Theater Review: Peter Marks on WSC's 'Lulu'
How knocked out are onlookers gazing at the title character in Frank Wedekind's notorious "Lulu"? The line "She looks like a nude with clothes on" is uttered three times in the first moments by various drooling figures. Get ready for a case of punch-drunk lust.
But don't expect "Spring Awakening," the accessible rock musical about angsty teen romance lately fashioned from a Wedekind play. The seldom-staged "Lulu" is arch and ultimately extremely harsh, as Wedekind's oddly inscrutable femme fatale watches husbands and lovers die before she ultimately runs afoul of Jack the Ripper.
The Washington Shakespeare Company is working with the Nicholas Wright adaptation that London's Almeida Theatre used for its steamy, disquieting staging at the Kennedy Center in 2001, but they're not injecting it with anywhere near the same kind of heat. The show at the Clark Street Playhouse is more like a lab experiment with sex as an abstract idea, despite a good deal of tongue-tied love talk and writhe-on-the-floor antics by the cast.
Wright's dialogue, dripping with double entendres, encourages a certain amount of wink-nudge buffoonery, and director Christopher Henley plays some of it for camp value. Actors in heavy eye makeup are frequently on the hunt for comic shtick; see, for example, the lad in knee pants leaning forward and taking a flamboyant bite from an apple each time someone says the word "ripe." It's as cartoonish as the charcoal lines of the set's sketched-in walls and floor.
The eccentric "Lulu" lures productions toward that sort of flatness and excess, and Henley works the theme with suggestive silhouettes of Sara Barker (as Lulu) changing costumes between scenes. Suitors and audience members alike are invited to project their fantasies onto this depersonalized shadow, whose men typically choose a pet name to refer to her. (An artist calls her "Eve," suggesting the hyper-idealizing she's up against.)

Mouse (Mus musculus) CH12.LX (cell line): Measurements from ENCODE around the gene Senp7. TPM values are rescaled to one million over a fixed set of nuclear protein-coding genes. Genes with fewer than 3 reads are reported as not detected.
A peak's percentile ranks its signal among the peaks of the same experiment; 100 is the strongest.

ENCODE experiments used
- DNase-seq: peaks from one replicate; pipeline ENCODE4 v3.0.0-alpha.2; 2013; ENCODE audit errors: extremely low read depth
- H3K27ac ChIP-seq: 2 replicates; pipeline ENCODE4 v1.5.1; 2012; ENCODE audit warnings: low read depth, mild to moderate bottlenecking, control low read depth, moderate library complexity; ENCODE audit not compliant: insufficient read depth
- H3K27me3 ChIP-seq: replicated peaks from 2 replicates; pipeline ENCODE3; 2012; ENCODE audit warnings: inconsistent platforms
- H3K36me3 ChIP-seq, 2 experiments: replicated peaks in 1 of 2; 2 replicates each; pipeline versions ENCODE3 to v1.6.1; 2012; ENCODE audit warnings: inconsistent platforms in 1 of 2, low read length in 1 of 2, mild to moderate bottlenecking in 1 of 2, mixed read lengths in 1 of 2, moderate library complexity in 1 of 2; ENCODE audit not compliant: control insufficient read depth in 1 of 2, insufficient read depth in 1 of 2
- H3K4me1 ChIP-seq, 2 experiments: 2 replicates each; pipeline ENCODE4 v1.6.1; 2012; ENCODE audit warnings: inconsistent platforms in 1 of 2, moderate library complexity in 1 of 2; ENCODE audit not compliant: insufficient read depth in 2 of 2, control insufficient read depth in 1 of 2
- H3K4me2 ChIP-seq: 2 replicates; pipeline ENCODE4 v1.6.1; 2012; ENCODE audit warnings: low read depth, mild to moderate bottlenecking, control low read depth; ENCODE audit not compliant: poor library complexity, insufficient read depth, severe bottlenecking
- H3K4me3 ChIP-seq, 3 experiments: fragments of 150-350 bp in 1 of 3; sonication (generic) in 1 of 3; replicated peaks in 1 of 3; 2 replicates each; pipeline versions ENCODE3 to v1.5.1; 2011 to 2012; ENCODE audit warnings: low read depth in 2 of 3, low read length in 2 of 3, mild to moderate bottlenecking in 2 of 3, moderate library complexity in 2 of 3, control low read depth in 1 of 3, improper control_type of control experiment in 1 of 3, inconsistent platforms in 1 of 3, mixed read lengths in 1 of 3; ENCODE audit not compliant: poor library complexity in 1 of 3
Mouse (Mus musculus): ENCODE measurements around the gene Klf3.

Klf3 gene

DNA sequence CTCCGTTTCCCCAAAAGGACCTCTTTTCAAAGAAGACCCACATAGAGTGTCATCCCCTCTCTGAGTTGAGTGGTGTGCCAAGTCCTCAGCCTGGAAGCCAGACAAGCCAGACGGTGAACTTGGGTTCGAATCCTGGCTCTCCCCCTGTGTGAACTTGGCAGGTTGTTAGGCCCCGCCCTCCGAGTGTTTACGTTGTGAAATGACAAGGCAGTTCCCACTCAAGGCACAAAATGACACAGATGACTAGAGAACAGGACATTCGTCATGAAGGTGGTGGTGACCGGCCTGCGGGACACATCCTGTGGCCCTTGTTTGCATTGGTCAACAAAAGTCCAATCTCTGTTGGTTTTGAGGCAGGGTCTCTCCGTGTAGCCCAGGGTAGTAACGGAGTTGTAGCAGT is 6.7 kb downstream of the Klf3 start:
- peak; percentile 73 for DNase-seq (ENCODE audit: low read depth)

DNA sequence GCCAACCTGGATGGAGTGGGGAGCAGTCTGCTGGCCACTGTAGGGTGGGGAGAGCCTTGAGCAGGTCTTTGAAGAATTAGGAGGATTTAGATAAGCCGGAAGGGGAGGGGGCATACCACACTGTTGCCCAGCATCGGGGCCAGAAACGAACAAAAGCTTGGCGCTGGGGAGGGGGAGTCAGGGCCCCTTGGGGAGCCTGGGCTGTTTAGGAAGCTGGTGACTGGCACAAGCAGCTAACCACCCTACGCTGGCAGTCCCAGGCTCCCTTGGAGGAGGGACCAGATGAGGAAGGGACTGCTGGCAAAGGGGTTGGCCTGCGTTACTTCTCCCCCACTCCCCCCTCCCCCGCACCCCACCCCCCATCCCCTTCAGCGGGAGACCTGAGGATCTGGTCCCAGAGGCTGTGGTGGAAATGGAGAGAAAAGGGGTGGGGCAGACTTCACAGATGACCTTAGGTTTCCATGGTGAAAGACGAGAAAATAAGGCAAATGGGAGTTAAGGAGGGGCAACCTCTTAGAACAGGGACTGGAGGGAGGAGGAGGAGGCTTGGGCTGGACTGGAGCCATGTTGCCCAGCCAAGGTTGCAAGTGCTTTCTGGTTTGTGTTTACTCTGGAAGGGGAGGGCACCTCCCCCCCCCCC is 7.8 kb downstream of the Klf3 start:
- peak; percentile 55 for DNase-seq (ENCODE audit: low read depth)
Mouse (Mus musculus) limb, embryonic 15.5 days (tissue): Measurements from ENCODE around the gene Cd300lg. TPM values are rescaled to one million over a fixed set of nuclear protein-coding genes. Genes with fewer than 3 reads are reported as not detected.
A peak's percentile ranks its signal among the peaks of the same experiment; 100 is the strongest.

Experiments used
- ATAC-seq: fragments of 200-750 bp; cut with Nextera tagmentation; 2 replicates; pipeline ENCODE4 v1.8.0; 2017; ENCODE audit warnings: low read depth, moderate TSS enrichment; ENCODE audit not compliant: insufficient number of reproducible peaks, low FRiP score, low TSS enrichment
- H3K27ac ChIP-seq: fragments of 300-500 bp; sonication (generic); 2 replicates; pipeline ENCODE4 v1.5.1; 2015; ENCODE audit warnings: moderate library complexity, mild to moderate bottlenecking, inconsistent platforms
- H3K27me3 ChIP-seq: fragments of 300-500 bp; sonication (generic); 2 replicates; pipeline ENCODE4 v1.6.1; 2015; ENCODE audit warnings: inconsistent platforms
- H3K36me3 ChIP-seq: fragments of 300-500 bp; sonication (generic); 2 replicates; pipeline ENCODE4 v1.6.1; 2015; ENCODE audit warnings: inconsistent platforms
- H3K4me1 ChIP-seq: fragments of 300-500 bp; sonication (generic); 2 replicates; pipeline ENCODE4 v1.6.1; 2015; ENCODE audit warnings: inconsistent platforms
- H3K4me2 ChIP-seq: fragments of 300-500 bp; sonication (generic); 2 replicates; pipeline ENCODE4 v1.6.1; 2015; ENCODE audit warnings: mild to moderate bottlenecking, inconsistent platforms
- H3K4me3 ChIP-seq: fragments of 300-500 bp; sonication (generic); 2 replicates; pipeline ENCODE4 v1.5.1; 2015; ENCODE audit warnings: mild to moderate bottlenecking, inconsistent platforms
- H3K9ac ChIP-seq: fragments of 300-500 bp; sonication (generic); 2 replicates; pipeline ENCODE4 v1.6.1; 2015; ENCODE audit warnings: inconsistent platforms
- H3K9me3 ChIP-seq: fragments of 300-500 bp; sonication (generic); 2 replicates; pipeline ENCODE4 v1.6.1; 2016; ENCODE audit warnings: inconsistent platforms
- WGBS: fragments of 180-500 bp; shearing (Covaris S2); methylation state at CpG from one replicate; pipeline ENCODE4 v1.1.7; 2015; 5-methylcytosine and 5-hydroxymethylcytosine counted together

The trouble is that the production's brittle mannerisms put a chill on a story that keeps declaring itself hot. The problem extends to Barker's take on the mysterious Lulu; Barker, who enters in lipstick the shade of dried blood, is always watchable, and her big eyes, dusky voice and quick wit suggest she'd be great blowing smoke rings at Sam Spade from under a 1940s hat.
Yet Barker and Henley seem intent on rendering this flippant, elusive Lulu as Wedekind's unsolvable enigma, which is tough to pull off without strong ideas about her milieu coming from somewhere in the production. (The Almeida show went in heavy for voyeurism, with excellent results.) This difficult drama bristles with troubling ideas, but the show isn't really provocative or dangerous until its horrific finish. By then it's too late.
Pressley is a freelance writer.
by Frank Wedekind, adapted by Nicholas Wright. Directed by Christopher Henley. Set designer, Eric Grims; lights, Marianne Meadows; costumes, Greg Stevens; sound, David Crandall. With Frank Britton, Tony Bullock, Zoe Cowan, Kim Curtis, S. Lewis Feemster, James Finley, Jay Hardee, Tricia Homer, Allan Jirikowic, Jack Miggins, Karin Rosnizeck, Julie Roundtree and Angel Torres. About 2 1/2 hours. Through Dec. 13 at the Clark Street Playhouse, 601 S. Clark St., Arlington. Call 800-494-8497 or visit http:/